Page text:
PUBLISHER’S NOTE: This is a work of fiction. Names, characters, places, and incidents are either the product of the author’s imagination or used fictitiously, and any resemblance to actual persons, living or dead, business establishments, events, or locales is entirely coincidental.

Cataloging-in-Publication Data has been applied for and may be obtained from the Library of Congress.

ISBN 978-1-4197-2864-8
eISBN 978-1-68335-249-5

Text copyright © 2018 Cordelia Jensen and Laurie Morrison
Illustrations copyright © 2018 Kimberly Glyder
Book design by Alyssa Nassner

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The Hardest Goodbye

There’s nothing harder than saying goodbye to Ryan.

It was hard enough back in August, when Mom and Dad first took him to his new school. Back then, I knew I’d miss him. And I was afraid that this fancy therapeutic boarding school way far away in the middle of nowhere, North Carolina, wasn’t the right place for him, even though Ry said he wanted to go, and Mom and Dad kept gushing about what a wonderful opportunity it was, and his old occupational therapist, Jenna, said you couldn’t find a better school for a teen on the autism spectrum.

But saying goodbye today, at the end of Family Weekend? This was worse. Way, way worse. Because now that I’ve seen the place for myself and seen how Ryan is there, I’m not just afraid it isn’t right. Now I know it’s not.

It was awful. Really, it was. Not the kind of awful that would be obvious right away, if you weren’t paying close attention. It’s actually sort of beautiful, with purple-gray mountains in the distance and a long, winding driveway and super-green hills. The buildings are all new, with big windows and soft lights, and there are pretty wood stables with brown and black and reddish horses, and vegetable gardens with neat rows of kale and broccoli and beets.

But it’s awful for Ryan.

Ryan’s happiest at home, where he has his own calming corner set up in the basement, and his own, always-tuned piano in the living room, and his own fish tank to take care of.

At the school, they let him set up his keyboard and a teeny-tiny fish tank in his room . . . but still. It’s nothing like the calming corner at home, which took ages to get just right. And he has to take piano lessons for his “arts component” even though he likes to play his way, just hearing the notes in his head, not reading music.

And he’s supposed to help take care of horses and vegetables even though he doesn’t like getting dirty. Horses and vegetables aren’t “therapeutic” at all, when it comes to Ry. That’s why he got so upset yesterday when he was taking us around to see the stables and gardens. This know-it-all occupational therapist named Scott said maybe Ryan needed some alone time in his room, since Family Weekend can be a big stressor for students who have just gotten used to their school routine. As if we were the reason he got overwhelmed. When really we’re the ones who know how to help him the best.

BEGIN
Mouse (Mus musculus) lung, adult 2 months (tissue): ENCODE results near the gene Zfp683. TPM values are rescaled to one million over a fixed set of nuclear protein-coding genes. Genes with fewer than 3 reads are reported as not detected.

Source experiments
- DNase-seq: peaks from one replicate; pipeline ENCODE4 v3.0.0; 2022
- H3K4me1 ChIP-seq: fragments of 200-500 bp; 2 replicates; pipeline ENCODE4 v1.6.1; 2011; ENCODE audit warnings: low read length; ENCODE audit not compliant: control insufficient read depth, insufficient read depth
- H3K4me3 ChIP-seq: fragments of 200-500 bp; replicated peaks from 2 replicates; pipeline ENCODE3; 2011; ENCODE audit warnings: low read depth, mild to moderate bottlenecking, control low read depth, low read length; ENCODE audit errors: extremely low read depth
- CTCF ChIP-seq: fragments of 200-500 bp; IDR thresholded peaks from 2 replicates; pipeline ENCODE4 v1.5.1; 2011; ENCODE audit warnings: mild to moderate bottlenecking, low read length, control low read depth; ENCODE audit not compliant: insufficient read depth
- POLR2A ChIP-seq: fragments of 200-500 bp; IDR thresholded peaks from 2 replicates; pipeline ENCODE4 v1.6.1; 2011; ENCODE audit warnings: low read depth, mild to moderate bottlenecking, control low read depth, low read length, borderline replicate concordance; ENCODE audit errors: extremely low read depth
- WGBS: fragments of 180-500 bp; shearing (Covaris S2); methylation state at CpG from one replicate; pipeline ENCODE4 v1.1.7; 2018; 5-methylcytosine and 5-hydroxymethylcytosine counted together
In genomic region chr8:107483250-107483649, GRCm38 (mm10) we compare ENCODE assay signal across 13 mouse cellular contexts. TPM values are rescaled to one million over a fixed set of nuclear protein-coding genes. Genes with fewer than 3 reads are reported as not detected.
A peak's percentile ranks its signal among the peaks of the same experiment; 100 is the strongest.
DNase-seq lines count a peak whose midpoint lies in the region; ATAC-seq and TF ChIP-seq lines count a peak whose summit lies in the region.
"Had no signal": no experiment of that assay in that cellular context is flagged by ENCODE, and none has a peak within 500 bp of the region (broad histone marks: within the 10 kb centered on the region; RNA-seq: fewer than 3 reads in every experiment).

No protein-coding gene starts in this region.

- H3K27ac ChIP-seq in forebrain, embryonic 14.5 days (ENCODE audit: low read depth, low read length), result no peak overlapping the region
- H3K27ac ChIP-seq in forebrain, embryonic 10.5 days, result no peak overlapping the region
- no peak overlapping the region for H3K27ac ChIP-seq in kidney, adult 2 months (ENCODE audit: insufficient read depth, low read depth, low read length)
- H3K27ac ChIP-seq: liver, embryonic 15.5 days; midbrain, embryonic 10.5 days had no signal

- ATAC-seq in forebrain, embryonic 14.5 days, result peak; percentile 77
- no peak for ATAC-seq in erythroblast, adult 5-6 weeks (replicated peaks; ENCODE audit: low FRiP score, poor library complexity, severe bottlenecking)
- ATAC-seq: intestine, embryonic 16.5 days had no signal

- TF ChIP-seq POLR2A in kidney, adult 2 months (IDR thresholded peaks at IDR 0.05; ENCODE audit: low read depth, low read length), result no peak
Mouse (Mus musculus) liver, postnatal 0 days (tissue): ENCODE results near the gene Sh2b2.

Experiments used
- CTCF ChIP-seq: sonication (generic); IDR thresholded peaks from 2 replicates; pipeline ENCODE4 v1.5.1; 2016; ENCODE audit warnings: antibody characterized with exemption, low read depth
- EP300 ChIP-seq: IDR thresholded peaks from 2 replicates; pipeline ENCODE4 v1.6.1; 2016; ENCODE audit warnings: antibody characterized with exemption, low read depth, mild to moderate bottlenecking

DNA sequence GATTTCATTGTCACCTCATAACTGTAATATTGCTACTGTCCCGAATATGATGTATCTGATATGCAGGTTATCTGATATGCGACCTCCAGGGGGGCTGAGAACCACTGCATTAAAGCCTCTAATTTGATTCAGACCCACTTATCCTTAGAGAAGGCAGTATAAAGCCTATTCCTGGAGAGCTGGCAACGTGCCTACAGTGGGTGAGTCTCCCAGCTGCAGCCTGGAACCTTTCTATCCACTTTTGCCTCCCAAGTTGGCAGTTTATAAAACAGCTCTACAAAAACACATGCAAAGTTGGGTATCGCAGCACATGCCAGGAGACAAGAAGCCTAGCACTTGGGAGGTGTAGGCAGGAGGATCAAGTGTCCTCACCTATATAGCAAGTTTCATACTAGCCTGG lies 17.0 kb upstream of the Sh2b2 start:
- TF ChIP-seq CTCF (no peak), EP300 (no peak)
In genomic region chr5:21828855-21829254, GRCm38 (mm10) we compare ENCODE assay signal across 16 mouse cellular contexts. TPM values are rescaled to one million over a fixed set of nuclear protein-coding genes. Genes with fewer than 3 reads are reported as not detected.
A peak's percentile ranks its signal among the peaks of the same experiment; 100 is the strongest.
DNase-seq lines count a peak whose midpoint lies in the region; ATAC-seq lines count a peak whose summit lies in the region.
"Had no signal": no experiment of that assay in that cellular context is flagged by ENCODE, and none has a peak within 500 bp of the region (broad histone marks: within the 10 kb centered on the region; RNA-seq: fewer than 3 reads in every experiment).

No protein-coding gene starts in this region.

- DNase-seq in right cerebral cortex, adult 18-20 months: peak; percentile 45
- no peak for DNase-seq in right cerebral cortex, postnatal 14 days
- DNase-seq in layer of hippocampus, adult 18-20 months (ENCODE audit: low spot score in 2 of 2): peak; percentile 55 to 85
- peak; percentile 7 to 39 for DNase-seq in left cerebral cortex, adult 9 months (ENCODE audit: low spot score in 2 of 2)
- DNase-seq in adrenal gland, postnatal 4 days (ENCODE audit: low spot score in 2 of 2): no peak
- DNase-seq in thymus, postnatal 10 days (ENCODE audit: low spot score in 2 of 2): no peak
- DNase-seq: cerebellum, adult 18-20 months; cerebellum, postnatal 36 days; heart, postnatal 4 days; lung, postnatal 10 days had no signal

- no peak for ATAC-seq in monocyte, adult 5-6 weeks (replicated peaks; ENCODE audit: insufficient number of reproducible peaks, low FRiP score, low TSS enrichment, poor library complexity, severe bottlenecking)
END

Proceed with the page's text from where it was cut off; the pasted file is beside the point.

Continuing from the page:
I was sure Mom and Dad saw how wrong it all was, too. I was sure they were going to say something this morning, when we all went back to Ryan’s room after breakfast. About how it was good that we’d given it a try, but this wasn’t working, so we should just take Ryan home.

They looked at each other for an extra long time, and then Dad gave a tiny little nod, like he was telling Mom it was time. Time to say it.

Mom’s eyes were a little teary, as if maybe she felt bad about how wrong they’d been to think Piedmont was a good idea in the first place. But then she reached into her giant bag and pulled out two wrapped, rectangular presents—one big and one little—and handed them to Ryan.

“What are these for?” Ryan asked.

“Dad and I wanted you to have something special,” she said. She gave Ryan a wobbly smile, and her voice was way too cheerful. “For being so brave and independent.”

“We’re proud of you, buddy,” Dad added. “Go on. Open them.”

So Ryan tore the paper off the big one, and he let out a happy yell when he saw what it was: a MacBook Air. Then he opened the other one and yelled out again. The newest iPhone.

He yanked the computer out of its box first, and Dad recited the stats he’d learned at the Apple store, about how fast the processing speed was and how quickly YouTube videos were going to load.

I lowered myself down to sit on the edge of Ryan’s school bed, which has a boring gray comforter because the bed’s too small for the green one from home, and I tried to understand what was happening.

It’s not like Mom and Dad have never bought us anything nice before. And Ry had told us a hundred times when the new iPhone was coming out, so it wasn’t a secret that he wanted one. But they’d gotten him a phone and a laptop, when it wasn’t even a holiday?

And once he opened his presents, we didn’t talk about the smelly horses and muddy vegetable gardens, or how Scott the OT is nowhere near as nice as Jenna, Ry’s OT at home. We only talked about the apps Ryan wanted to download and a new music program he was going to set up on the computer.